Bruin slugger Stacey Nuveman finished the season ranked No. 1 in the Pac-10 in home runs (31), RBI (91) and batting (.446). She becomes the first player to lead the Pac-10 in those three categories since Arizona’s Jenny Dalton achieved the feat back in 1996 (.469BA, 25HR, 109RBI). Nuevman broke the UCLA career home run record in 1999, knocking out the 31st of her career in a game against Long Beach State and has been walked more than any other player in UCLA history.

By the numbers:

Coach: Sue Enquist, 11th Season
Assistant Coach: Kelly Inoye-Perez
Assistant Coach: Lisa Fernandez
Record: 63-6
PAC-10 record: 22-6

Road to OKC
NCAA Regionals – Los Angeles, Calif.
vs. Alabama, 7-10 W
vs. Creighton, 14-0 W
vs. Minnesota, 5-0 W
vs. Missouri, 12-5

NCAA Women’s College World Series
vs. Depaul 3-2, W
vs. Fresno State  1-0, W
vs. Depaul 2-1, W
vs. Washington, 3-2 W

2002 Cal vs 1999 UCLA

  • #7 Cal (2002) (57%, 12 Votes)
  • #10 UCLA (1999) (43%, 9 Votes)

Total Voters: 21

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Arizona 1994

The Wildcats went undefeated in the College World Series to capture Arizona’s second straight NCAA title and its third in four years. Arizona outscored its opponents 527-100 and won 23 games via “mercy rule.”  Laura Espinoza led the team in homers, hitting 30to help push the team total to 93, both new NCAA marks by wide margins. Lefty slapper, Amy Chellevold batted .404 for the season and pitcher Susie Parra picked up 33 wins for the Wildcats. A record seven Wildcats— Leah Braatz, Chellevold, Jenny Dalton, Nancy Evans, Laura Espinoza, Leah O’Brien and Parra were named First Team All-Pac-10. Parra was Pac-10 Player of the Year and Braatz was Pac-10 Newcomer of the Year. Braatz, Chellevold, Dalton, Espinoza, O’Brien and Parra were named All-America. Mike Candrea was Pac-10 and Regional Coach of the Year. (Arizona Athletics)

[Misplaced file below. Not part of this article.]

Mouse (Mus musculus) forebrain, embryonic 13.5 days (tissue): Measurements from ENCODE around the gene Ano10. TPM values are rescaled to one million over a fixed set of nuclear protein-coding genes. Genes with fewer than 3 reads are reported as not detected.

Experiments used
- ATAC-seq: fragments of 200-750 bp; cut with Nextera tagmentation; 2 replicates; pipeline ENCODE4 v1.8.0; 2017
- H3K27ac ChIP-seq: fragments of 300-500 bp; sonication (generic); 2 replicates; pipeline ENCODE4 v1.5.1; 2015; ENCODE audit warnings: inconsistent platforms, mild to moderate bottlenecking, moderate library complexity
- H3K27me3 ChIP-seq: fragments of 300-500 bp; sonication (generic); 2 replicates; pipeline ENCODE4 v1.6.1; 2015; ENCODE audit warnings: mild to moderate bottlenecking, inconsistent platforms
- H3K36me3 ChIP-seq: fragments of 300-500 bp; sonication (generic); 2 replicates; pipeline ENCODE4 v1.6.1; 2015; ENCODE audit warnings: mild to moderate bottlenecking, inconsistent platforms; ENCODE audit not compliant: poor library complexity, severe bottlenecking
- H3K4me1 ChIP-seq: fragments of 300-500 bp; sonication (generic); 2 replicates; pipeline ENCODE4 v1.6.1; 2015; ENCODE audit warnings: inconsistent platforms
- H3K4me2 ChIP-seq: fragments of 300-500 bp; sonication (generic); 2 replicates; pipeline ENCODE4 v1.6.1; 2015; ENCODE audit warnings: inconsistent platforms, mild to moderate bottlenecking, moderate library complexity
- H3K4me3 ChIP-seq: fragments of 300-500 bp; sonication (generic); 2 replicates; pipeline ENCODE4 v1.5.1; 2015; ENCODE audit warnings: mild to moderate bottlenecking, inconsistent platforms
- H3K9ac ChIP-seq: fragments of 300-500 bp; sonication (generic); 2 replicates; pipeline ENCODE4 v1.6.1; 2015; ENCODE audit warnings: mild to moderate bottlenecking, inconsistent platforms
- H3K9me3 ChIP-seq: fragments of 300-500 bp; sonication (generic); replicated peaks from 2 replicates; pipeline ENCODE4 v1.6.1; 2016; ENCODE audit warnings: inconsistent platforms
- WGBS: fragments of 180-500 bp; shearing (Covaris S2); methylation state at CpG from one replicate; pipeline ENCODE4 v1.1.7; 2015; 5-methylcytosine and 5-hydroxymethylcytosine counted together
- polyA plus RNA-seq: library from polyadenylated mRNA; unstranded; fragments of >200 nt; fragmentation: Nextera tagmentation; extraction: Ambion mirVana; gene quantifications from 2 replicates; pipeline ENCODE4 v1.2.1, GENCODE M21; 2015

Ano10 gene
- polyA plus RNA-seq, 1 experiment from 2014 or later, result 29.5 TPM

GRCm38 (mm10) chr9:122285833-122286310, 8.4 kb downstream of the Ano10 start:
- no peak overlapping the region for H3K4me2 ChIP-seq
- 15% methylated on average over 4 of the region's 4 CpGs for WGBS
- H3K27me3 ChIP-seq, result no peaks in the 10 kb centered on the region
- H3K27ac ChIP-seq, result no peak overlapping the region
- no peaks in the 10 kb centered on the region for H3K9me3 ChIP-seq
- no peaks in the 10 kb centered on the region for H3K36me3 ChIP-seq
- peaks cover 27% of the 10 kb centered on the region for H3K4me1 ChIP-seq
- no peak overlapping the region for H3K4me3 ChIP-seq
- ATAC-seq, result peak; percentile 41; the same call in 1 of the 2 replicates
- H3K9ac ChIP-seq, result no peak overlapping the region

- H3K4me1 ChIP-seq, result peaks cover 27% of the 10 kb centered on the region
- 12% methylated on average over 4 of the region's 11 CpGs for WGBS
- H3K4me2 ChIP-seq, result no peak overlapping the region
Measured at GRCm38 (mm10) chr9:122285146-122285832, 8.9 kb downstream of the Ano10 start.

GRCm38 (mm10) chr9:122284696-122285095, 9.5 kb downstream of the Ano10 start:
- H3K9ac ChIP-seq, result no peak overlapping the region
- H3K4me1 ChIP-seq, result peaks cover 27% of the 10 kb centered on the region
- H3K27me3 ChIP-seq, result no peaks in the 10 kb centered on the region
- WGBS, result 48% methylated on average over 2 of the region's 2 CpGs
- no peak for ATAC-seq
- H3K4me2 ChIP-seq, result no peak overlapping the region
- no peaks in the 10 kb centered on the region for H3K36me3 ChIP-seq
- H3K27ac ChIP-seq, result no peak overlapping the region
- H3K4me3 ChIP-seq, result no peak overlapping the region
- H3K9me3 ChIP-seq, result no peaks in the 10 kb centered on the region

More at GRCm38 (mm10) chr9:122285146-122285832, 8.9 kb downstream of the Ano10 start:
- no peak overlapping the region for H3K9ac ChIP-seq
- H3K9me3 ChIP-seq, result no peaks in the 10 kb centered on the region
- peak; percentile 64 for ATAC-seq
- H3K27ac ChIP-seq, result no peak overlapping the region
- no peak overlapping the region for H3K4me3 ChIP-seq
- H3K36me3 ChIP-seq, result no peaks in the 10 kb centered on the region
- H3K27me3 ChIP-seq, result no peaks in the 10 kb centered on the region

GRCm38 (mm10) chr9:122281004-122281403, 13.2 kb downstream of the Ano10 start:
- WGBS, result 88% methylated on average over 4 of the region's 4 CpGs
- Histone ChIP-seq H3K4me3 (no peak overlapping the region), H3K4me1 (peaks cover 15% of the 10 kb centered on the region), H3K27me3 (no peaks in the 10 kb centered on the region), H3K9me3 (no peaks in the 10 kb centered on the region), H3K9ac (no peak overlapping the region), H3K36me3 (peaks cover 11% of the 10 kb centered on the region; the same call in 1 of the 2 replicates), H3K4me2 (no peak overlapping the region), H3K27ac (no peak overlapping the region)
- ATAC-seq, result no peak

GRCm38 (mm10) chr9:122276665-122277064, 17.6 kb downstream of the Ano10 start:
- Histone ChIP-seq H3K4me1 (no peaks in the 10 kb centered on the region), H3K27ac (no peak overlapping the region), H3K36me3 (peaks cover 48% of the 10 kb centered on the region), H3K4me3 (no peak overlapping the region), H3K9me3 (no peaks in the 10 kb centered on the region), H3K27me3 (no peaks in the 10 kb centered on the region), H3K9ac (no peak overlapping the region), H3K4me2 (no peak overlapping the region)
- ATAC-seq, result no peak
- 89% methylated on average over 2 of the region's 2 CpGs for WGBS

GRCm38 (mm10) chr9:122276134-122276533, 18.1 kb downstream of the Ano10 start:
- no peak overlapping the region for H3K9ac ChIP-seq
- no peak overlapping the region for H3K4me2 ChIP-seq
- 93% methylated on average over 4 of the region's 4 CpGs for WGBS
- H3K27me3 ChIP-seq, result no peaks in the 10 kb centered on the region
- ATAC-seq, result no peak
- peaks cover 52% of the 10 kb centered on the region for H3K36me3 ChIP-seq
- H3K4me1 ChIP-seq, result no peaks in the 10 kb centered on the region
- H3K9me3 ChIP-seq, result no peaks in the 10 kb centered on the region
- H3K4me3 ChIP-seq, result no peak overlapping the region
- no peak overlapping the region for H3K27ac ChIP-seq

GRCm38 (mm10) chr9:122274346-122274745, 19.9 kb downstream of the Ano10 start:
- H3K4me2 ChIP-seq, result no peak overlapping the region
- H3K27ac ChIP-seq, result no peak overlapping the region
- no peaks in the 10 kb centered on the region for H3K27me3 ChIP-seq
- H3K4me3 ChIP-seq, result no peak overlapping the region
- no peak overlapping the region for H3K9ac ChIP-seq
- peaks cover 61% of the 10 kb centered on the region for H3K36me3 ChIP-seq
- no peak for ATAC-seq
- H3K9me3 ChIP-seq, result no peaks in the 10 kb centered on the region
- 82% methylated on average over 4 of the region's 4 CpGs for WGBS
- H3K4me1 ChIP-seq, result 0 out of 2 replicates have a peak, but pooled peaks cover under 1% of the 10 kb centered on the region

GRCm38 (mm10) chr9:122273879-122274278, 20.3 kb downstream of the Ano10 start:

Arizona swept the West regional and defeated Cal State Northridge in the finals held in Oklahoma City.
Players To Note: 
Susie Parra, Senior 
The 1994 Pac-10 player of the year and led the University of Arizona to three national championships in 1991, 1993 and 1994. She was a 3 x NCAA All-American and 3 x NCAA College World Series All-Tournament Team.
Amy Chellevold, Junior
Arizona’s first four-time all-Pacific-10 Conference selection, Amy Chellevold played in four NCAA championship games, helped win two of them, and graduated in 1995 with 27 career records as a Wildcat, the nation’s all-time leader in hits (371) and runs (252).

Coach: Mike Candrea (9th Season)
Assistant Coach: Larry Ray (9th season)
Assistant Coach: Jody Pruitt-Miller (1st year)

Record: 64-3
Pac-10: 23-1

Road to Oklahoma City 

Regional No. 8
vs. Canisus, 7-0 W
vs. Texas A&M, 5-0 W
vs. Texas A&M, 6-0 W

NCAA Women’s College World Series
vs. UIC, 8-0 W
vs. Fresno State, 3-0 W
vs. UCLA, 5-2, W
vs. CSUN 4-0, W

UCLA 1992 

The Bruins won their seventh title behind 3 x Olympic Gold Medalist, Lisa Fernandez in front of a crowd of 2,501. UCLA beat Pac-12 rivals, Arizona going up against All-American Debbie Day. Both pitches kept the opposing offense at bay until the bottom of the seventh inning. Jenny Brewster launched a walk-off homer to left-center with Yvonne Gutierrez on second base to solidify the championship. Fernandez threw a complete game shutout striking out 6 batters and giving up just one free pass. Jennifer Brewster went 1-3. Fernandez finished the season a perfect 29-0.

Players To Note:
Lisa Fernandez

Watch Lisa’s Reaction to the 1992 Series here.

Coach: Sharron Backus (18th season)
Co-Head Coach: Sue Enquist  (4th season)
Assistant Coach: Kirk Walker (3rd year)
Graduate Assistant Coach: Kerry Dienelt

Record: 54-2
Pac-10: 14-2

Road to Oklahoma City 

West Regional
vs. Utah, 1-0 W
vs. Utah, 7-2

NCAA Women’s College World Series

vs. UMass, 4-0 W
vs. California, 10-0 W
vs. Fresno State, 4-0 W
vs. UMass, 11-1
vs. Arizona, 2-0

1994 Arizona vs 1992 UCLA

  • #2 Arizona (1994) (0%, 0 Votes)
  • #15 UCLA (1992) (0%, 0 Votes)

Total Voters: 0